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  2008 Press Releases  

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October 27, 2008

Dept on Aging Announces Senior Hall of Fame Inductees; Presents Governor’s Unique Achievement Awards
Seniors honored for service and commitment to community

SPRINGFIELD – The 2008 Illinois Senior Hall of Fame and Governor’s Unique Achievement Awards were presented recently by Illinois Department on Aging (IDoA) Director Charles D. Johnson during a special ceremony at the Governor’s Mansion.

The Illinois Senior Hall of Fame was created in 1994 to honor Illinoisans age 65 and older who excel in four categories: Community Service, Education, Performance and/or Graphic Arts and the Labor Force. Since then, 68 people have been inducted into the Hall of Fame.

The Governor’s Award for Unique Achievement recognizes groups, individuals and programs that make a positive impact on the lives of seniors in the state. They were nominated by Area Agencies on Aging throughout the state.

"These individuals and organizations we honor have worked to better our communities and our state," said Director Charles D. Johnson. "They are special older adults who lead by example to live better and work harder to leave a lasting mark for positive change."

The 2008 inductees into the Illinois Senior Hall of Fame are:

  • Gerald Keck (Flanagan, Illinois) age 68, the winner in the education category, taught for 45 years in Flanagan elementary and high schools and has shared his musical talents for 41 years in church. He directed children’s plays in the Pontiac Park for 25 years. Keck’s love of music and his talent emerged early on; he began playing the organ in church at age 14, and became choir director before he graduated from high school. He went on to play music during college at Illinois State, and later taught in Flanagan. The school board created a full-time music instructor position, which Keck held until he retired just two years ago. His wife, Jean, is also a fine musician and they have often worked together as a team. Keck was nominated for the Hall of Fame by the Livingston County Retired Teacher’s Association

  • Ramon H. Mason (Morton, Illinois), 90, the winner in the labor force category, practiced law for more than 50 years until this past July 1. He began his career after receiving his bachelor’s and law degrees from the University of Illinois in Champaign, and later attended post-graduate classes at Harvard Law School. Mason served the residents of the area for decades as the attorney for the school board and district and other community entities for years. He practiced his profession with ethics, dignity and compassion. He is a philanthropist and activist, having co-founded We Care, Inc., a social service agency providing meals and transportation to those in need, and Project Daybreak, a pioneering adult day service. Mason is a Korean War veteran, and a veteran of World War II who was involved in the invasion of Japan. Mason was nominated for the Hall of Fame by his son, Craig T. Mason.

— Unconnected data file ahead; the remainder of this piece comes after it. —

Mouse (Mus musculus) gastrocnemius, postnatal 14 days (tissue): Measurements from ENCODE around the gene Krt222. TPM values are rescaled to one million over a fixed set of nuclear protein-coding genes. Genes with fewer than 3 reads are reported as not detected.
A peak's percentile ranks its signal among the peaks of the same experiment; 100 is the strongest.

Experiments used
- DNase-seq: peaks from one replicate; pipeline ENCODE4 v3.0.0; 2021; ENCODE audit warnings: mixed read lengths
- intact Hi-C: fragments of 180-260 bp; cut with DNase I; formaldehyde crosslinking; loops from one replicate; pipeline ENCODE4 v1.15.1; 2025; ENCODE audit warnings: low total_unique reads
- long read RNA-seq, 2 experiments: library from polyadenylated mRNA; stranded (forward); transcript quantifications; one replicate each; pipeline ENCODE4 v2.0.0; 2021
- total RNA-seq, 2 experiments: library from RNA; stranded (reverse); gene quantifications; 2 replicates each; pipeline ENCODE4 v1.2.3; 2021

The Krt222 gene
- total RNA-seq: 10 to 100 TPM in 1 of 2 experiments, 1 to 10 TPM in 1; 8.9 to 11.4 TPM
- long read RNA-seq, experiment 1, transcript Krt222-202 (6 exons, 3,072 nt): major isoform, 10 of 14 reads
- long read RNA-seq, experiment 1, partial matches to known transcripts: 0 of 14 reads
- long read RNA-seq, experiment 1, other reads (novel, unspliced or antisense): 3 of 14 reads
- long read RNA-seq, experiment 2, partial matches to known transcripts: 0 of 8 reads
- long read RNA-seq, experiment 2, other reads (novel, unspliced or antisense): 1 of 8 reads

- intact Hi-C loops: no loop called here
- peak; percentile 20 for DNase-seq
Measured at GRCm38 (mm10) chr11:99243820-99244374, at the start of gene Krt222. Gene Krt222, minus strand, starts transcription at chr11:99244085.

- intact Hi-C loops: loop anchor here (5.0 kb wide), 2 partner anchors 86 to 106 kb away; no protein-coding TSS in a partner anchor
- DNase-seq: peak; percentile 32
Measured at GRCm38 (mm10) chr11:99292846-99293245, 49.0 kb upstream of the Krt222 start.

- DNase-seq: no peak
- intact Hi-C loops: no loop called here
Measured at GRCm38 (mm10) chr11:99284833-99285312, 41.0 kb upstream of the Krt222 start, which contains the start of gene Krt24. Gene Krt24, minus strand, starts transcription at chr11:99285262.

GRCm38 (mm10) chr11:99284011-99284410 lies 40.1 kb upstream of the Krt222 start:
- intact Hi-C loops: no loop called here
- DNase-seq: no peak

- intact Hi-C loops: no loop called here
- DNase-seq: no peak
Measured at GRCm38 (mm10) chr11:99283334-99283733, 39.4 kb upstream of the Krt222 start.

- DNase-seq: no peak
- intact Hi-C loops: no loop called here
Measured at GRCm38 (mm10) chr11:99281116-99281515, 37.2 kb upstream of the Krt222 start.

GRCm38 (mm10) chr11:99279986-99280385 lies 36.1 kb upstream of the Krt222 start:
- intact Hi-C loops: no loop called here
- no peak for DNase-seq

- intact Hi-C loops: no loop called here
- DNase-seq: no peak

• John Podmajersky, II (Chicago, Illinois), 86, the winner in the performance category, has a steadfast commitment to the idea that the quality of an environment is its community. Podmajersky revolutionized the real estate business, defining success not by a profit but by the quality of the community, even when it came at the expense of monetary gains. An offspring of his philosophy is the Chicago Arts District, as well as his establishment of the Annual Pilsen East Artist’s Open House. His ambitious work has established lasting bonds between diverse socio-economic groups. A book titled “Urban Spirituality” is dedicated to Podmajersky’s visionary views of improving the urban environment. Podmajersky was nominated by Alderman Danny Solis.

  • Richard G. Steele (Morris, Illinois), 72, is the inductee in the community service category. Steel was a radio announcer since from 1964 until his retirement in 1999. He still keeps his hand in radio, however, by hosting a popular talk show every Sunday for WCSJ radio in Morris. The main part of the program is to highlight local events and organizations. He tirelessly promotes youth sports and healthy living. Steel ran for County Board in 2002 and was elected to the board with the highest vote ever. As a board member, he serves on committees ranging from the environment and health to Route 66 and the Emergency Food and Shelter Board. He’s helped to raise over $100,000 for underprivileged children, and moderates two events each year to help domestic violence and child abuse victims. He has worked to help United Way, Operation St. Nick, the Veteran’s Assistance program and the Grundy County Corn Festival. Steele was nominated by Vicki Surman.